A new law went into effect Jan. 1 that requires Californians to separate organic material from their other wastes. It’s a landmark reform that will transform the state’s throwaway culture, ease pressure on landfills and also reduce the climate-warming fallout of our usual trash system.
Senate Bill 1383 was passed and signed into law in 2016 by Gov. Jerry Brown. It mandates that Californians put unused food, coffee grounds, eggshells, banana peels and other leftovers into the bins that they use for other “green” waste, such as garden trimmings, lawn clippings and leaves.
Don’t toss those leftovers: Mandatory food recycling to begin in California Jan. 1
When organic materials go into landfills they decompose and produce a fifth of the state’s methane, a greenhouse gas that is more potent than CO2 in warming the planet and causing our climate crisis. Organic materials make up about 50% of landfill materials. Instead of being a problem, these materials will be recycled into compost or mulch that can improve our soil and this is certainly good for our gardens.
There will be penalties for lack of compliance. Individuals and businesses that don’t separate wastes can face fines up to $500 per day and cities and counties out of compliance could pay as much as $10,000 a day per violation.
Grocery stores must donate food that would otherwise be thrown away to food banks or similar organizations. This is a win-win for sure. I also found out that there is a two-year grace period before fines start which perhaps explains why there are no green waste bins at my home yet.
I won’t need to worry about this new law because I already compost kitchen wastes, spent flowers and garden plants, leaves and lawn clippings. I think that sending away such nutrient-rich materials to a landfill is a bit on the crazy side. Throwing away the by-products of my living and my landscape tends to impoverish my soil over time — so I don’t want to be foolish and not keep soil nutrients where they should stay.
Composting is not rocket science although there are some basics that you need to know to get good results. So I am going to relay to you the basics here but for more information on composting see bit.ly/33T7wYw.
First of all, a compost pile or bin should be at least 3 feet by 3 feet by 3 feet. This will assure enough material to heat up and you will want the material to heat up to about 140 degrees or more which will destroy most weed seeds and pathogens. A compost thermometer will be a boon to monitoring temperature.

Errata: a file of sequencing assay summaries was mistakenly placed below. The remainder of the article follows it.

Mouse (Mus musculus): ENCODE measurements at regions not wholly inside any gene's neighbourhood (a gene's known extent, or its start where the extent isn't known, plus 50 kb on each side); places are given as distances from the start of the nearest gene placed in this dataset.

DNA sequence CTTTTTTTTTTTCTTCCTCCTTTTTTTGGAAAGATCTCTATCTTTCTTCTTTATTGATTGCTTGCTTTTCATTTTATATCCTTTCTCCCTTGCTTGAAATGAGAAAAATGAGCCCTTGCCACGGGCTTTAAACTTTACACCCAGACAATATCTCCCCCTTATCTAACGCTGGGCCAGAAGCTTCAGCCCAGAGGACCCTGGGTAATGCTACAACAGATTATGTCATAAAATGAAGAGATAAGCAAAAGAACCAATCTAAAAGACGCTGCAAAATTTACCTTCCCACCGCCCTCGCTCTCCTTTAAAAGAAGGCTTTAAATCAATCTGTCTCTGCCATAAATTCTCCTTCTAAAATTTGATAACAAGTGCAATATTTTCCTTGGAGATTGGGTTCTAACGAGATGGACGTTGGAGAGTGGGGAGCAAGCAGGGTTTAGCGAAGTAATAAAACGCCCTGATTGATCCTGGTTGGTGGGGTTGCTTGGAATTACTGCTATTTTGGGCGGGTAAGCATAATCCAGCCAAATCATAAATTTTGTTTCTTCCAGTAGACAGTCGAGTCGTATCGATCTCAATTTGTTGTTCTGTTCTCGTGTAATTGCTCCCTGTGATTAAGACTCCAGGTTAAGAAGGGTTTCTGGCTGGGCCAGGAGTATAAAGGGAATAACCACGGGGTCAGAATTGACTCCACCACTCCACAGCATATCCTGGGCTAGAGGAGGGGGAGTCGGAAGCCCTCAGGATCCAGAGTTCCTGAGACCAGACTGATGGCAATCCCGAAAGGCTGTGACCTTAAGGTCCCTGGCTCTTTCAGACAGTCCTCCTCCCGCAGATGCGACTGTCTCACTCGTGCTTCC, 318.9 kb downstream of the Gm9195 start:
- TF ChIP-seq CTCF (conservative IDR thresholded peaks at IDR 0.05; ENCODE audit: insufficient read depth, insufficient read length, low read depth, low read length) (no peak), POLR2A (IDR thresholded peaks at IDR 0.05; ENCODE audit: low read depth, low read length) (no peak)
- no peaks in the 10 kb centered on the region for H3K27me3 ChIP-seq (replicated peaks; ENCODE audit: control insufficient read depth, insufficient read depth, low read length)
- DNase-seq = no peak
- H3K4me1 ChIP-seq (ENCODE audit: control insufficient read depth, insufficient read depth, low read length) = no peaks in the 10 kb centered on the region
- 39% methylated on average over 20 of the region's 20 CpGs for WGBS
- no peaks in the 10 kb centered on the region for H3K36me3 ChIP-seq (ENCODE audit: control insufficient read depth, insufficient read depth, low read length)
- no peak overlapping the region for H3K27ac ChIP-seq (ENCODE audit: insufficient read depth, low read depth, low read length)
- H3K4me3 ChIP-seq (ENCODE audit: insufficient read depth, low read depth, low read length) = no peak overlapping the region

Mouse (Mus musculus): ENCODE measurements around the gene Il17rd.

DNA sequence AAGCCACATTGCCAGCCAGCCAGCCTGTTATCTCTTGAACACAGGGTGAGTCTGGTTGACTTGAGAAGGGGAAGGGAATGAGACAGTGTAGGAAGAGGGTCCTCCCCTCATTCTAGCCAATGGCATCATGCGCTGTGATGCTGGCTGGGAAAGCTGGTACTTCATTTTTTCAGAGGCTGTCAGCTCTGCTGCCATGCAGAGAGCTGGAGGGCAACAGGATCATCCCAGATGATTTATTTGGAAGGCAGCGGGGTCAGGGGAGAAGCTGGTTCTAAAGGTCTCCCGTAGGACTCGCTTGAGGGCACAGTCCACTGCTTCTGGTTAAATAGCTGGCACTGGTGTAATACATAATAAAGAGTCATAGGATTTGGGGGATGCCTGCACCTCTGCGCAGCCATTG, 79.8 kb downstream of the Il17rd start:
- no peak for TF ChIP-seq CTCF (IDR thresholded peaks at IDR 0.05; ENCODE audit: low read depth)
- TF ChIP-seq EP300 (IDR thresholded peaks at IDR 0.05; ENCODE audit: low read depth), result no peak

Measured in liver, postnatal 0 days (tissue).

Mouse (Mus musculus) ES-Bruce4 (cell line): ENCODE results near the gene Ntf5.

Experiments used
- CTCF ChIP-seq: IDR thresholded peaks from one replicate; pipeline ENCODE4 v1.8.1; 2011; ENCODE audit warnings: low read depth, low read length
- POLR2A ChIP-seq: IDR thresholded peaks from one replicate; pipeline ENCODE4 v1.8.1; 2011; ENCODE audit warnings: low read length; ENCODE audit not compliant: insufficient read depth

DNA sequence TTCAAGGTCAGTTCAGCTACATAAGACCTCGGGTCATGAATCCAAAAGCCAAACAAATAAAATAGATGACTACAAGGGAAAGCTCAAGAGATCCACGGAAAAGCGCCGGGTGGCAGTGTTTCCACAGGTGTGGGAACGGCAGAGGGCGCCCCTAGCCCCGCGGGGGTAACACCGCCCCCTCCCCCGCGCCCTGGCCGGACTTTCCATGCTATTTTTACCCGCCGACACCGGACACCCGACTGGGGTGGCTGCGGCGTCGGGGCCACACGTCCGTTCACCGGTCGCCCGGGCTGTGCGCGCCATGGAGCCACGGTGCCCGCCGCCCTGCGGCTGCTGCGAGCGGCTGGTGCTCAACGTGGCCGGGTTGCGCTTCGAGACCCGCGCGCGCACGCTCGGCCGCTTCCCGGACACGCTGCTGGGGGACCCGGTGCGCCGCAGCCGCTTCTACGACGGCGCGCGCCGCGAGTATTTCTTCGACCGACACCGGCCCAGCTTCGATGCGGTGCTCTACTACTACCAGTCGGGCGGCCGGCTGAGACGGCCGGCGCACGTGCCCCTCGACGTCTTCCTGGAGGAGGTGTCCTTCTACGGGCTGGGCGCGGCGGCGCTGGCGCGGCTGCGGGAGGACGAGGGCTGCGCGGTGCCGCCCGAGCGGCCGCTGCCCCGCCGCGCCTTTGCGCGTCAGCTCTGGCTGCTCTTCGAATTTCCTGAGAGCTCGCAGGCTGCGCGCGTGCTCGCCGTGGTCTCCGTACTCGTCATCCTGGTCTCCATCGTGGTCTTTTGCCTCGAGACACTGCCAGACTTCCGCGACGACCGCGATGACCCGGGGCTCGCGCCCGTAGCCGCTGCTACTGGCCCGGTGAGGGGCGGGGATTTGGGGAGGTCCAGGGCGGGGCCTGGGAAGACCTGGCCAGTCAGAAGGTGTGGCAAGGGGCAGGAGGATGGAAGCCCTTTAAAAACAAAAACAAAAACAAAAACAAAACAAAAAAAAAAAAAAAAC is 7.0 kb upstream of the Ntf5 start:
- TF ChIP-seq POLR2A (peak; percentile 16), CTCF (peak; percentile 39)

The heat is caused by the many microorganisms — fungi, bacteria — that are at work breaking down the organic material in the pile. All they need to do their work is moisture, oxygen. This is why it is important to turn the pile or stir it to keep oxygen available and to add moisture as the pile is constructed. The pile needs to be moist, but not sopping wet. The more frequently the pile is turned the faster that composting will be completed.
This breakdown of this material will work best if the ratio of carbon to nitrogen (C: N) in the pile is about 30:1. How does one arrive at such a ratio?
To achieve some approximation of this it is good to know the carbon to nitrogen ratios (C:N ratio) of materials going into the pile. Leaves have a C:N ratio of 60:1 whereas fresh lawn clippings have C:N ratio of about 20:1. Coffee grounds are about 20:1.
In the composting world higher carbon materials are called browns and materials higher in nitrogen are referred to as greens.
Browns are sawdust, straw/hay, fall leaves, pine needles twigs, chipped tree branches/bark, corn stalks, wood chips, paper (newspaper, writing/printing paper, paper plates, napkins, and coffee filters), dryer lint, cotton fabric, corrugated cardboard (without waxy/slick coatings).
Greens are lawn clippings, plants clippings, green weeds, manure from horses, sheep, chicken or rabbits but not from dogs or cats, coffee grounds/tea, kitchen wastes (vegetable and fruit scraps), seaweed.
It is not an exact science to get to the proper C:N ratio so one needs to try to get as close as possible by mixing the two types. One formula that seems to work would be half manure and coffee grounds mixed with half straw, hay or fall leaves. The pile can best be built by alternating layers of greens with layers of browns.
I have found that re-stackable modular compost bins work well for making compost. Information on constructing these can be found at bit.ly/3KLsnxu.
Happy New Year and happy composting.
If you have a gardening-related question you can contact the UC Master Gardeners at (209) 953-6112. More information can be found on our website: sjmastergardeners.ucanr.edu/CONTACT_US.
This article originally appeared on The Record: Gardening: Help your soil, comply with new green waste law by composting